For all Year 1 teachers in England, the possibility of the phonics screening check (PSC) dates not being imprinted in their minds from the beginning of the new school year is slim. The PSC, which is designed to check each individual child’s phonic knowledge, takes place every year in the Summer 2 term. More an informal process rather than a test, it remains a source of anxiety for some teachers and children.
It’s easy to say but the phonics screening check should not cause stress or worry. It is important to remember that, by following the Essential Letters and Sounds (ELS) teaching programme, you have ensured your children are fully prepared for the PSC. Alien (pseudo) words are familiar to children as these are covered each week in the programme from Reception Autumn 2. When you have completed the teaching in Year 1, Spring 2, Week 3 you will have covered all the content that could possibly appear within the PSC.
You should feel confident that ELS provides your children with the knowledge and skills they need to pass the PSC. Katie and Tara wrote ELS to teach children to read and passing the PSC will be a by-product of this. Of course, it’s normal to feel anxious for your children during periods of standardised testing and we’ve put together some top tips to support you when consolidating their code knowledge over the coming weeks…
Use assessment data to identify targeted teaching
- Thoroughly check your Spring data to identify any significant gaps in the pupils’ phase 5 knowledge
- Use past PSC resources found through the ELS Assessments on https://essentiallettersandsounds.org/ to check pupils’ readiness for the check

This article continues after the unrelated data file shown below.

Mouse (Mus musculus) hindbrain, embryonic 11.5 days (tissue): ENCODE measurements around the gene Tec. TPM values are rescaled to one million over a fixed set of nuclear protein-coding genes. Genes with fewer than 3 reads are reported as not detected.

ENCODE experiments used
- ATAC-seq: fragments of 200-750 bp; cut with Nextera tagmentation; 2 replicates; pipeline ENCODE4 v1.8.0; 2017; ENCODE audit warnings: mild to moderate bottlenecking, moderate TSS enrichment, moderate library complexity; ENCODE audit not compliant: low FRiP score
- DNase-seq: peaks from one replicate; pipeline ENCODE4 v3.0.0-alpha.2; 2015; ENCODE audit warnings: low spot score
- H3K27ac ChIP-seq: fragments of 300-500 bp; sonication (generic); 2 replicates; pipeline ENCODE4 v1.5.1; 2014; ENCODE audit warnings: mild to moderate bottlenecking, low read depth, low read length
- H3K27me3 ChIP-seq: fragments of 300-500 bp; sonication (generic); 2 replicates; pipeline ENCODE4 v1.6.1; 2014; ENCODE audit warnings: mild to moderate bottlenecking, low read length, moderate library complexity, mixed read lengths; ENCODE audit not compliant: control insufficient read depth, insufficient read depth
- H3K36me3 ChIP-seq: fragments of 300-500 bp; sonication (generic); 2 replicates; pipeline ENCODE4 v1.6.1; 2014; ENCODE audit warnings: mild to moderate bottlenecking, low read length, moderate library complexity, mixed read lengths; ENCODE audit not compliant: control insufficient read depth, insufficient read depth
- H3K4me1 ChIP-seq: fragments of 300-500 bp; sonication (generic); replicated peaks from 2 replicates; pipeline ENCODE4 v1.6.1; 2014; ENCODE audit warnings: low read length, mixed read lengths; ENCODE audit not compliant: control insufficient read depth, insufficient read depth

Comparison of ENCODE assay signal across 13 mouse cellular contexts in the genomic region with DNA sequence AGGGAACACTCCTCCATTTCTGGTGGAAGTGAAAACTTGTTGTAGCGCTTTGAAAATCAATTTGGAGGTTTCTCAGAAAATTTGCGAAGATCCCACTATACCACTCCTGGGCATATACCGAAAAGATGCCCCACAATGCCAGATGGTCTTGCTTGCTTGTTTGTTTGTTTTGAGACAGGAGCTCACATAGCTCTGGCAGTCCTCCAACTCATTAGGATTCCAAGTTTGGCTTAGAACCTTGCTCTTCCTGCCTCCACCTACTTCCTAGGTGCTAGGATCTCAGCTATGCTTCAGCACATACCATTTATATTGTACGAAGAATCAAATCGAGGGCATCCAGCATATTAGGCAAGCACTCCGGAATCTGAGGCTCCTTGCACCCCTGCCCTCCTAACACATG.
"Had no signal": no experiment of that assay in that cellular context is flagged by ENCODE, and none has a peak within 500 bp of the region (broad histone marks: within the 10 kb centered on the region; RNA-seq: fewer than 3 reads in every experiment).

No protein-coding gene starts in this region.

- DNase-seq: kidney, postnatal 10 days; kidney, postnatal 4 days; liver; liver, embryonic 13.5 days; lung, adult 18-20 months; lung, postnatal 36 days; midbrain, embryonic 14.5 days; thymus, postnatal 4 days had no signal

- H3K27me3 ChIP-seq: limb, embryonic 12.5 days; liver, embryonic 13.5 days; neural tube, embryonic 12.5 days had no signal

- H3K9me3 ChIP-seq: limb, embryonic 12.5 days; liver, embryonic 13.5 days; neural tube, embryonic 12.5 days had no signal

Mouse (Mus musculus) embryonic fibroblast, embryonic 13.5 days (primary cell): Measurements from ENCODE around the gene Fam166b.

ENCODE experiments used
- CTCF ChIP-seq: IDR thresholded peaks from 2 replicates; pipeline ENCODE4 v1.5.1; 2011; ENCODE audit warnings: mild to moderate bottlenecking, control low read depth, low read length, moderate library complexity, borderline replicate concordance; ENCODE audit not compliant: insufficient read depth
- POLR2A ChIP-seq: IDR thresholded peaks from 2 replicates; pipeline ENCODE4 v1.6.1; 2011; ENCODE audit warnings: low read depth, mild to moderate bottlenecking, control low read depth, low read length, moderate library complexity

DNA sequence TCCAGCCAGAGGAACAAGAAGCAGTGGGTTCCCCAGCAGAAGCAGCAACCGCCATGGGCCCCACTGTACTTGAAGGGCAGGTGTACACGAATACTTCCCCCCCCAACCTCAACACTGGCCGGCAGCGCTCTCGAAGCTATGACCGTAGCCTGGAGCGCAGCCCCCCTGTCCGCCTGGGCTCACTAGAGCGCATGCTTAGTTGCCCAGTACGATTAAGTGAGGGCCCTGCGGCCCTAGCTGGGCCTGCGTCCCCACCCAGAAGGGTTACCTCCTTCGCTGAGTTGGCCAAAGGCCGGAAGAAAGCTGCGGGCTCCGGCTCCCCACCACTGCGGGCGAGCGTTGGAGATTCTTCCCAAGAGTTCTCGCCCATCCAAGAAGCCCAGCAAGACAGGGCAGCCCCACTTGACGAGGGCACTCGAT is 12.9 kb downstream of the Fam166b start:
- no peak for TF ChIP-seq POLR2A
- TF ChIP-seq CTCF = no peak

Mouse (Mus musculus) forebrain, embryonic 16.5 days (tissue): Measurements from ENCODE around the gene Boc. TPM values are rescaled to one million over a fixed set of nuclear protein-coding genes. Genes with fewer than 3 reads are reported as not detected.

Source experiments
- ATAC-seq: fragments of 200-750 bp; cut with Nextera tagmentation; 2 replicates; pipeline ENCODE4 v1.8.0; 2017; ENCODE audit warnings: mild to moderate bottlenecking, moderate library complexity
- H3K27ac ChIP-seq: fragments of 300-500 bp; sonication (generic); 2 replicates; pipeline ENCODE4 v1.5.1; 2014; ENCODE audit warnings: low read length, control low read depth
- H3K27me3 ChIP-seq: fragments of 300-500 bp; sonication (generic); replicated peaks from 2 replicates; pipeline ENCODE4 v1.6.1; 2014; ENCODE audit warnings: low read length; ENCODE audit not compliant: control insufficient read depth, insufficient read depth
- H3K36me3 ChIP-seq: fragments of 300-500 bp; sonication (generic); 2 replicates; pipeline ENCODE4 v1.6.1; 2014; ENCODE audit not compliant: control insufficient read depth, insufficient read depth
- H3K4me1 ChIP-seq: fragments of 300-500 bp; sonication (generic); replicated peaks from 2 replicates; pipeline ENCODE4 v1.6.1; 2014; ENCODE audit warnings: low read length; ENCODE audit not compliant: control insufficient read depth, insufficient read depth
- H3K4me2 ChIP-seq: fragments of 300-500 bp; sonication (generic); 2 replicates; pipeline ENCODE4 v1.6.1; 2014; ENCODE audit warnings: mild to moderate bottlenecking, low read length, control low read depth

- If your whole class has between 80-90% recall for a single GPC you should review this GPC 3 times a week both in and out of the lesson
- If you have a GPC with less than 55% for the whole class, you can use an ELS review lesson to re-teach this GPC
Use resources to support review and consolidation
- In the weeks leading up to the PSC you can opt to use phase 3 & 5 flashcards when reviewing GPCs at the beginning of each phonics lesson
- Use online eBooks to practise segmenting and blending https://www.oxfordowl.co.uk/welcome-back/for-school-back/ebook-library-for-letters-sounds-menu/home–9
- Read additional words outside of the lesson, you can use the word bank within the handbook for additional words. This could form a quick review in the afternoon to build confidence in word reading with familiar code
- Use in lesson intervention to target pupils that may need to go over previously taught GPCs
- Use the 1:1 intervention to target any GPC gaps that you have identified through your assessments. Pay particular attention to Phase 3 and 5
Provide as many reading opportunities as possible
- Reading in and out of the phonics lessons as often as possible, all school staff should be trained, so make use of any staff who are able to support!
- Prioritise reading with those children not reading as much at home and those who are your lowest attaining – ensure additional practice matches their needs
- Reading & phonics leads to help through ‘jump in coaching’ link here for reminder
- Communicate with parents again about the importance of regularly reading at home to aid fluency and enjoyment
Further guidance on preparing for the phonics screening check can be found here. A webinar to support all ELS schools in the build up to the PSC took place on 25th April 2023. You can register to receive a recording of it.
If you would like more information about the Essential Letters and Sounds programme speak to one of our expert educational consultants today.
More blog from Oxford Primary team:
- What’s next after Read Write Inc. Phonics?
- Help your children become confident readers for the phonics screening check
- Ruth Miskin: How to help every child climb to the top of the reading ladder
- Back to school tips – how to get started with Numicon
- Parents: Help your kids discover the joy of maths in the outside world
- Books to help you diversify reading in your school